Aside from the above, the EWG also looked into whether "legal hacking" and compelled disclosure by individuals should be given more priority (working within a legal framework, of course).  

    Play Those Encryption Wars Again, Sam

    Of course, none of this is new. When the original "encryption wars" was "fought" in the 1990s, the issues and resulting conclusions were essentially the same. If anything, today's environment shows how prescient those conclusions from 20 years ago were. And, the issues debated back then haven't been supplanted by others in the interim. You know why that is?

    It's because the issues being debated were fundamental in nature, and now with plenty of supporting proof. Not that that's ever stopped anyone from challenging an issue.  


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  • iPhone Encryption: FL Appeals Judge Says "OK" to Compel Password

    A new iPhone encryption case is making the headlines. Unlike many of the controversial ones to date, I think it can safely be said that in this case, the courts were right in compelling the suspect to unlock his smartphone.  

    Up-Skirt Videos

    A voyeur – we'll call him John Doe, although his name was revealed by the media – was caught using his iPhone to film up-skirt footage of a woman at a mall. He ran when confronted but the police were able to track him down using security footage.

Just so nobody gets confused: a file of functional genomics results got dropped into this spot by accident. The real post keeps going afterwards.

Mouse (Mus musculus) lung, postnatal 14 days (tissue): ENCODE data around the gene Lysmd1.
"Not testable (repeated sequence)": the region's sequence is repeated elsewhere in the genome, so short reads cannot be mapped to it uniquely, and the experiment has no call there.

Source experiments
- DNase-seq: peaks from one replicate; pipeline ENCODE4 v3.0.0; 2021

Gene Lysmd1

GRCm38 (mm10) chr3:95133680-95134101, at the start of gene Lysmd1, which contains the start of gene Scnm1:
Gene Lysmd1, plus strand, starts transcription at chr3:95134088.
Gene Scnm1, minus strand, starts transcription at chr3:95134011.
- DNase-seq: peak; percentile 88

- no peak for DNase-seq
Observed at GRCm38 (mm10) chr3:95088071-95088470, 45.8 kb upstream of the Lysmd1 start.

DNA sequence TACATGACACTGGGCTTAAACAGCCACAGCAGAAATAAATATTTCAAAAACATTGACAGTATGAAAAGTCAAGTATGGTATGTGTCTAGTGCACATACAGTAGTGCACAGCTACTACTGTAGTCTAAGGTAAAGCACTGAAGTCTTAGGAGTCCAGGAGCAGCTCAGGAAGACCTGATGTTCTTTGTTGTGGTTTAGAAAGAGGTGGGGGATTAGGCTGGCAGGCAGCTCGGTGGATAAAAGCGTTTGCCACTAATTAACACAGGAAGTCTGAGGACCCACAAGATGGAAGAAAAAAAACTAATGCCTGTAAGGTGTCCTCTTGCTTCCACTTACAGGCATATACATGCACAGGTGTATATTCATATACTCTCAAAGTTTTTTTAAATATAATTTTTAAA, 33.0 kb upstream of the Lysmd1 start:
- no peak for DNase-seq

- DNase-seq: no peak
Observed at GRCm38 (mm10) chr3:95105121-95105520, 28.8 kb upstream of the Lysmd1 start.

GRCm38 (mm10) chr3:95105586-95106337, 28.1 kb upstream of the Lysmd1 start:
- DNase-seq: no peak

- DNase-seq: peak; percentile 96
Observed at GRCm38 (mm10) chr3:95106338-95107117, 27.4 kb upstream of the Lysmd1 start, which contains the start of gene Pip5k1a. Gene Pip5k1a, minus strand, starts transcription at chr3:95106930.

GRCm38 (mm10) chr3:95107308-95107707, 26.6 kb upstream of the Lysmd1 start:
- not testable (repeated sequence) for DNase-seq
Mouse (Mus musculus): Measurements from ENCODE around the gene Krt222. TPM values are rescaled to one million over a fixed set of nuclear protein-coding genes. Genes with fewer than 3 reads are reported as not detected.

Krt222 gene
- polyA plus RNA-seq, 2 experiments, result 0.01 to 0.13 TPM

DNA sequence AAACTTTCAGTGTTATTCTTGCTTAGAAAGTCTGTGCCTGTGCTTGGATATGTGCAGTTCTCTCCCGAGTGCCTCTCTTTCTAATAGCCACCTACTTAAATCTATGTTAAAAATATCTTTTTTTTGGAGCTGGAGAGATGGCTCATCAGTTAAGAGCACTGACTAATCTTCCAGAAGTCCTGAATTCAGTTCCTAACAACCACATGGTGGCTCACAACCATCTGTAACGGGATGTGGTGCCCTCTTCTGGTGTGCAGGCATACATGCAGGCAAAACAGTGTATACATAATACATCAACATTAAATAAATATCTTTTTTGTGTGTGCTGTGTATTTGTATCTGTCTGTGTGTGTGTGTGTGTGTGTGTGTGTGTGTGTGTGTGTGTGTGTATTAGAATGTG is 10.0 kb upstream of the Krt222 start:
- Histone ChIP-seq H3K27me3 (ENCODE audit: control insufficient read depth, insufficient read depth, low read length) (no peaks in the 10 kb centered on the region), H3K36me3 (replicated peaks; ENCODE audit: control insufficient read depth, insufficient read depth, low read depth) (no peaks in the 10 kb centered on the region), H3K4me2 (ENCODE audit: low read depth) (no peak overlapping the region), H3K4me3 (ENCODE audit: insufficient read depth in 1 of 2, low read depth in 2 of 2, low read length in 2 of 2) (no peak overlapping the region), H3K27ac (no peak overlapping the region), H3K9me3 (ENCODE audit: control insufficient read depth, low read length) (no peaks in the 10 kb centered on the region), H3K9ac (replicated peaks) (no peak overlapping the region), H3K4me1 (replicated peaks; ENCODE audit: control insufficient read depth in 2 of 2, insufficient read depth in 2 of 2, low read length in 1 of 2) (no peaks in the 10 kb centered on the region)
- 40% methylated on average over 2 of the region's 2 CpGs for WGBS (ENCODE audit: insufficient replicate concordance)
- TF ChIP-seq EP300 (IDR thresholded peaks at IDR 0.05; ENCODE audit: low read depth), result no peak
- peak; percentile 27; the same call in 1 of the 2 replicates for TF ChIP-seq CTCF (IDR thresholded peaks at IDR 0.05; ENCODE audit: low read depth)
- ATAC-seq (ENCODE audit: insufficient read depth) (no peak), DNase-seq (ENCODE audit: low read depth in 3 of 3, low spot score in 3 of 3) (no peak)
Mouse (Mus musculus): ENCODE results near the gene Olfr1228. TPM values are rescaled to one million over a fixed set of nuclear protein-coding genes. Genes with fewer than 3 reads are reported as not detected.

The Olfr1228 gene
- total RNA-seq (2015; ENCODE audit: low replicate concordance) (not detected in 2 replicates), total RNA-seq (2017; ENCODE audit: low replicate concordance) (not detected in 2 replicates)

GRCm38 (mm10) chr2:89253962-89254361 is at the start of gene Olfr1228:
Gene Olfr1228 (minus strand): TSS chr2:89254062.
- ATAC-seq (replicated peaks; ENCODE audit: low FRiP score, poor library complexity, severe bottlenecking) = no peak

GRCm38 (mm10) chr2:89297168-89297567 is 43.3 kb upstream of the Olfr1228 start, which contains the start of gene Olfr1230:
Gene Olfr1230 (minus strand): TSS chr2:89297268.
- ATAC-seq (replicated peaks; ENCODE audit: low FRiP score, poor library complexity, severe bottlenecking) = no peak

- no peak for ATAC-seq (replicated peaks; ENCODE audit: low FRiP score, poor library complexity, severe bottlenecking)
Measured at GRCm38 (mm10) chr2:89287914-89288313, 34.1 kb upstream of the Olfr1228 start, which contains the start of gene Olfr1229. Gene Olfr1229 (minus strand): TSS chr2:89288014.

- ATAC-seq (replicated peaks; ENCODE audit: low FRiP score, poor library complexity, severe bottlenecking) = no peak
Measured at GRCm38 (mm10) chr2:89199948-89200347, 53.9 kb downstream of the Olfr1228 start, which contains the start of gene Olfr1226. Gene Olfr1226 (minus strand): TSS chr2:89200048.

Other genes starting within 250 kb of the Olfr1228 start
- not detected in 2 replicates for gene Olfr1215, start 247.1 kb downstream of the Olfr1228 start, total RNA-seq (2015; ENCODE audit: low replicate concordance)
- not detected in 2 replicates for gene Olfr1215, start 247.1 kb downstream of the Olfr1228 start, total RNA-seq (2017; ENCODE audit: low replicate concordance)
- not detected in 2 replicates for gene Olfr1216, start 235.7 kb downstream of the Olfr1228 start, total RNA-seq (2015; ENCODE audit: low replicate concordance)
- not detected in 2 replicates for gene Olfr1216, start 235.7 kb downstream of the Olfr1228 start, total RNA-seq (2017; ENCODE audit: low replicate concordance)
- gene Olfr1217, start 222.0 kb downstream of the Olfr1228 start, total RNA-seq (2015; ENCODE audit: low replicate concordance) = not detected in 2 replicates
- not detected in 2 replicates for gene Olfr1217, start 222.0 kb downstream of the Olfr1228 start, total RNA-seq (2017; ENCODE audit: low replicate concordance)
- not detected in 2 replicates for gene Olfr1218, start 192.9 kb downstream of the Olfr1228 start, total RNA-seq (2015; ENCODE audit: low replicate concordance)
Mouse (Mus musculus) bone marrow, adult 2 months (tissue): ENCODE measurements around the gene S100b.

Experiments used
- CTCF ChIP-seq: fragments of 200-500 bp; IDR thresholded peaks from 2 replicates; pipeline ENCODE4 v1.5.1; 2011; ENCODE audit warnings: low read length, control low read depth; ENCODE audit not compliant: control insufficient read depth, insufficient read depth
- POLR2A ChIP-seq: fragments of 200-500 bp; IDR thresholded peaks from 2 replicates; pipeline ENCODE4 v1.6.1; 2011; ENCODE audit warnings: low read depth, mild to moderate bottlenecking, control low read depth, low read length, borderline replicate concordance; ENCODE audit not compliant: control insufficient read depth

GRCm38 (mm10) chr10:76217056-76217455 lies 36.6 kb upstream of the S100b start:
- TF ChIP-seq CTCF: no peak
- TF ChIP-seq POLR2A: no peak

Doe initially agreed to a search of his smartphone but reneged at the last moment. A warrant was procured and granted for the phone, but Doe, one assumes, wouldn't cooperate when it came to accessing its contents. Doe, of course, is claiming his Fifth Amendment privileges.

    After legal haranguing, a Florida appellate court judge ruled that Doe must unlock his phone.  

    Only Protected When It's Testimonial

    The thing about the Fifth Amendment is that it's not legally ironclad, as I wrote back in 2012 regarding the Eleventh Circuit Court of Appeals ruling on decrypting hard drives and violating the Fifth. In that case, the court ruled that it was a Fifth Amendment violation; however, in a couple of other similar cases, the opposite was concluded.

    I said that they all made sense in a non-contradictory manner. Why? Because of what's known as foregone conclusion. Remember, the Fifth Amendment was designed to prevent "fishing expeditions" which has been described as:

    [a] method of putting the accused upon his oath and compelling him to answer questions designed to uncover uncharged offenses, without evidence from another source.
    This, in essence, is why compelling testimony against a person is unconstitutional: you arrest a guy for no reason, go through his personal life to see what charges you can stick on him (the "fishing") – if you can't find anything, then torture him so he'll confess under oath to something, either true or made up – and then jail him based on that. The Fifth exists to prevent things like this (the Brits used to do this a lot, so that's why its prohibition is enshrined in the US Constitution).

    But what if it's not a fishing expedition? What if the government is (to extend the theme) "spearing a whale," i.e., aiming for something that they know exists or happened? Well, it's different then.

    Because the government is not looking to find new evidence, or forcing a defendant to present new evidence that the government didn't know about, there is no violation of the Fifth. It's the difference between,